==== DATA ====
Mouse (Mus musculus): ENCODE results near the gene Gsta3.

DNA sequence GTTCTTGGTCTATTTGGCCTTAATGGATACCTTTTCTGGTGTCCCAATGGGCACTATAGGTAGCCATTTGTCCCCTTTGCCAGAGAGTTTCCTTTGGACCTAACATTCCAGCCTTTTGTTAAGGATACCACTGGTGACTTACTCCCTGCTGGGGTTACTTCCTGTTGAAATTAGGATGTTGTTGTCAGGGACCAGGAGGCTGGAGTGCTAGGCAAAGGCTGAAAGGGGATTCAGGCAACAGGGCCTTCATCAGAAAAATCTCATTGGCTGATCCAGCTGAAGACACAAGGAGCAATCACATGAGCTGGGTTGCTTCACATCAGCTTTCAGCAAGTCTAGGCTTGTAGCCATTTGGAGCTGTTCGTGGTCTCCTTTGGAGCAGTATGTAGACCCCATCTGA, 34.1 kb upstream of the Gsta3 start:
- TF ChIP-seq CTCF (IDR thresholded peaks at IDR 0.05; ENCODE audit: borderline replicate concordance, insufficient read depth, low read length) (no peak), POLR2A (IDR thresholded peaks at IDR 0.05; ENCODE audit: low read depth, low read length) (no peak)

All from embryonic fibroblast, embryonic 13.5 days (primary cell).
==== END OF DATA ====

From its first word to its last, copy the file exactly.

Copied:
Mouse (Mus musculus): ENCODE results near the gene Gsta3.

DNA sequence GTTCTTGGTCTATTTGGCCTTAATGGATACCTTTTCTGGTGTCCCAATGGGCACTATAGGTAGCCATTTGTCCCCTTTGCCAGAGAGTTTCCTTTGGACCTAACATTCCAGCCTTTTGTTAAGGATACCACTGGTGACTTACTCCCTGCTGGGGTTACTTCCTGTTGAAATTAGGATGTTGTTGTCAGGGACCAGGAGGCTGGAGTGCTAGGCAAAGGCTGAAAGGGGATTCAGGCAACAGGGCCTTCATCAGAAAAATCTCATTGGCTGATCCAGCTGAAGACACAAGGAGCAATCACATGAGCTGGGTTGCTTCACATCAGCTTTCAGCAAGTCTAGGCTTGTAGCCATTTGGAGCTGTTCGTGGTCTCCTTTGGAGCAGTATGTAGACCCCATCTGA, 34.1 kb upstream of the Gsta3 start:
- TF ChIP-seq CTCF (IDR thresholded peaks at IDR 0.05; ENCODE audit: borderline replicate concordance, insufficient read depth, low read length) (no peak), POLR2A (IDR thresholded peaks at IDR 0.05; ENCODE audit: low read depth, low read length) (no peak)

All from embryonic fibroblast, embryonic 13.5 days (primary cell).